Taking frequent baths can help soften and remove scales, as well as calm inflamed patches of skin. Adding ingredients to your bath like colloidal oatmeal (a kind of oatmeal that dissolves in your bath and won’t clog your drain), bath oil, and Epsom salts can also help give your skin a more soothing soak. When running your bath, make sure to use lukewarm water rather than hot water, as hot water can dry out your skin and worsen itchiness. 

Get Some Sun

A controlled amount of sun exposure can help to improve psoriasis symptoms. The sun’s ultraviolet B (UVB) rays can help slow the rapid rate of skin cell formation and shedding. However, too much sun exposure can trigger flare-ups or worsen symptoms, so it's recommended that you limit your sun exposure to around 10 minutes at the start and gradually increase your exposure by 30 seconds each day. It’s also important to remember to apply sunscreen (with an SPF of at least 30) to all areas of skin that are not impacted by psoriasis. 

Resist the Itch

Itching your psoriasis-affected areas may feel satisfying in the moment, but it can ultimately worsen plaques and increase the risk of infection. So, rather than giving into the urge to scratch, try soothing it using natural ingredients. We recommend seeking out products that contain natural ingredients, like honey or teatree to soothe your skin without risking further irritation.

Remove Scales Properly 

Removing excess plaques and scales can bring comfort to your psoriasis-affected areas, but this must be done properly. Pulling off scales can increase flare-ups and result in permanent skin damage. There are a couple ways to properly remove scales. After a bath, you can gently remove scales with your fingers, tweezers, or a wet washcloth while skin is still damp. You can also remove scales by applying a salicylic acid topical ointment to soften affected areas. Once areas feel/appear softened you can gently cleanse them with lukewarm water to shed them off.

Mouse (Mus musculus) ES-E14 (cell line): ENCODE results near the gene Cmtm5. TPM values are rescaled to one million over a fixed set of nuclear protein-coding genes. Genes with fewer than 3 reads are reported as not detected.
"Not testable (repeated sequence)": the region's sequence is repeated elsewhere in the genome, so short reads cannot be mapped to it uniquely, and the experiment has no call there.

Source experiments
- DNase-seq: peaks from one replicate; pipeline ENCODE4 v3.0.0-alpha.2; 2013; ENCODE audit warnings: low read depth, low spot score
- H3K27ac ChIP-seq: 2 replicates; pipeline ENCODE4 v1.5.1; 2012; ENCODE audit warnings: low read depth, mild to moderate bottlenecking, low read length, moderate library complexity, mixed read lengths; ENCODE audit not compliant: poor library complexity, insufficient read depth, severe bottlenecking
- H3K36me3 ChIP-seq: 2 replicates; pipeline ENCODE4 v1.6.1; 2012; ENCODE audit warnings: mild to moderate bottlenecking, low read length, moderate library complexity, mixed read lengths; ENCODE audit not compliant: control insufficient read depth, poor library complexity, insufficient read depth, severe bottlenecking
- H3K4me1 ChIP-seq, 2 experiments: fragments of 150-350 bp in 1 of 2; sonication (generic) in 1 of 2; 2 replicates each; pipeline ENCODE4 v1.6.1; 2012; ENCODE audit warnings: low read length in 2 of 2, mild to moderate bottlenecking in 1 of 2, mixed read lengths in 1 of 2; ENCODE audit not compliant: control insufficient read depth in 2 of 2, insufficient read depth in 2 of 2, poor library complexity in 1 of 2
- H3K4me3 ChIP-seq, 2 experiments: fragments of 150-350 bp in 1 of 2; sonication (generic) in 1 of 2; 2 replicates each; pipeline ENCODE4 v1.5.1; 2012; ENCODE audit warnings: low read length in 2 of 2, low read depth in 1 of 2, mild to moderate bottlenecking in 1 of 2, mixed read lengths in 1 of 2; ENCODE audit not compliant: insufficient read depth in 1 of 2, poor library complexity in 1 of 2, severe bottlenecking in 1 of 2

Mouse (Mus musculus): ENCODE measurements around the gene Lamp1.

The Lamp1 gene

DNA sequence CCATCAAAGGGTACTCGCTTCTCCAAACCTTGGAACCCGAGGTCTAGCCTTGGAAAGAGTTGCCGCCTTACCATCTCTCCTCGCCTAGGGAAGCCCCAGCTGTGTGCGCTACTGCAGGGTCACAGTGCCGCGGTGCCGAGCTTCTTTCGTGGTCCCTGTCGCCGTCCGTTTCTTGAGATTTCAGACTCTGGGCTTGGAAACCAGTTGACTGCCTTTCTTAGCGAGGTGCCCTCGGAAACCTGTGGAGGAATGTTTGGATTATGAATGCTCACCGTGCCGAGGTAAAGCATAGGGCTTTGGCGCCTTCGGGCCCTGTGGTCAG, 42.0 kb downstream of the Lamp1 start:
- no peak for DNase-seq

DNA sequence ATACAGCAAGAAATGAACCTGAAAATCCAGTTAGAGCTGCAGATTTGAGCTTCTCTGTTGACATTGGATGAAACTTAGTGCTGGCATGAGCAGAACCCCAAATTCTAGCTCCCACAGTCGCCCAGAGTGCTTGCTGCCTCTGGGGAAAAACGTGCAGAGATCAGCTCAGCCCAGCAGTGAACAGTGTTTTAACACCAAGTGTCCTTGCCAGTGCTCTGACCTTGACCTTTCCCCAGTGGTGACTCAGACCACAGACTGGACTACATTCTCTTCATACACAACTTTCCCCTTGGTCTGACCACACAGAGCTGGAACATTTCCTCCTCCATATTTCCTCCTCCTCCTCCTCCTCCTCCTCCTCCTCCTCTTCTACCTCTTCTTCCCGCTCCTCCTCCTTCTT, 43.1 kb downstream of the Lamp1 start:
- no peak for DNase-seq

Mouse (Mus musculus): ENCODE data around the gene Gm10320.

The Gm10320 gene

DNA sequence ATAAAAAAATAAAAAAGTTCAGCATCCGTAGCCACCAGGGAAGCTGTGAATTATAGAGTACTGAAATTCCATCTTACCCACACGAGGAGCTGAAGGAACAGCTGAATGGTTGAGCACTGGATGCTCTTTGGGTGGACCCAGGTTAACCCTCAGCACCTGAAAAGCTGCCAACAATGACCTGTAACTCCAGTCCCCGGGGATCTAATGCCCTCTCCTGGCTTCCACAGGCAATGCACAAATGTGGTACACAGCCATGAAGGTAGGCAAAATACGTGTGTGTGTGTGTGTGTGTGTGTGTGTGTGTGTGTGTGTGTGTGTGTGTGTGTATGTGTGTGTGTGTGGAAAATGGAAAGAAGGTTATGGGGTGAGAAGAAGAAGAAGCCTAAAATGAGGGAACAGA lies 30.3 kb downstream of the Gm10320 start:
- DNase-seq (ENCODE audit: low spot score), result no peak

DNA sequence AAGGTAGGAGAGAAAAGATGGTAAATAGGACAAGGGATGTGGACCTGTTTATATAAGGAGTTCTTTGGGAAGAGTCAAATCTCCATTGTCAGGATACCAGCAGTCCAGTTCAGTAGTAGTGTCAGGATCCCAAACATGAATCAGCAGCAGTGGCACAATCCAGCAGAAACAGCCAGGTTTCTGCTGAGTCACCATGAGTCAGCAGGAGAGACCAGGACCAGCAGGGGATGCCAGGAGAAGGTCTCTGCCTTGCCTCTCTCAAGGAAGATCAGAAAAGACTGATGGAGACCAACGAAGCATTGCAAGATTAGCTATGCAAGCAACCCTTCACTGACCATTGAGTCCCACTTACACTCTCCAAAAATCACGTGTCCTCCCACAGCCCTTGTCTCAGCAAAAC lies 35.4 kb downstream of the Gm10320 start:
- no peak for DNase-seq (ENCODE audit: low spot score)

Keep Skin Moisturized with our Honeybutter Body Salve

A good moisturizer is essential to nourishing skin and soothing the effects of psoriasis. Keeping skin hydrated can reduce itchiness and irritation, on top of helping to prevent future flare-ups. It’s important to look for thick moisturizers that can lock in water and intensely hydrate the skin. In fact, our Honeybutter body salve was designed specifically to apply intense hydration to itchy, flaky, irritated skin. Not only does our Honeybutter act as a humectant, drawing moisture to the top layer of the skin for intense hydration, it also helps act as a barrier, locking in moisture and protecting against bacteria. Made with natural hydrating ingredients like organic manuka honey, aloe vera, and beeswax, Honeybutter is the perfect product to help you nourish, hydrate, and soothe psoriasis-affected skin.

Sources: 

Mayo Clinic: Psoriasis | National Psoriasis Foundation: About Psoriasis | NHS: Psoriasis Overview | Centers for Disease Control and Prevention: What is Psoriasis? | WebMD: Psoriasis | Everyday Health: Psoriasis Symptoms and Complications | National Psoriasis Foundation: Causes and Triggers | WebMD: Home Remedies for Psoriasis | Healthline: Sun and Psoriasis - The Benefits and Risks | Medical News Today: Why Psoriasis Itches and How to Stop It | WebMD: Ways to Safely Remove Psoriasis Patches